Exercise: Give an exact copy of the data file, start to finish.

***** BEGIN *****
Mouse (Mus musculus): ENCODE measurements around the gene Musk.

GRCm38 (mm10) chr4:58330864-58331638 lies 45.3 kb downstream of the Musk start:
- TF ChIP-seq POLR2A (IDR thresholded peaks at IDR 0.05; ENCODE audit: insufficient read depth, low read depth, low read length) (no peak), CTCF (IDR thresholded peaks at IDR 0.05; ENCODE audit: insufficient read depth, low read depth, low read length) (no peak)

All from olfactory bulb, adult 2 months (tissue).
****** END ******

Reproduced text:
Mouse (Mus musculus): ENCODE measurements around the gene Musk.

GRCm38 (mm10) chr4:58330864-58331638 lies 45.3 kb downstream of the Musk start:
- TF ChIP-seq POLR2A (IDR thresholded peaks at IDR 0.05; ENCODE audit: insufficient read depth, low read depth, low read length) (no peak), CTCF (IDR thresholded peaks at IDR 0.05; ENCODE audit: insufficient read depth, low read depth, low read length) (no peak)

All from olfactory bulb, adult 2 months (tissue).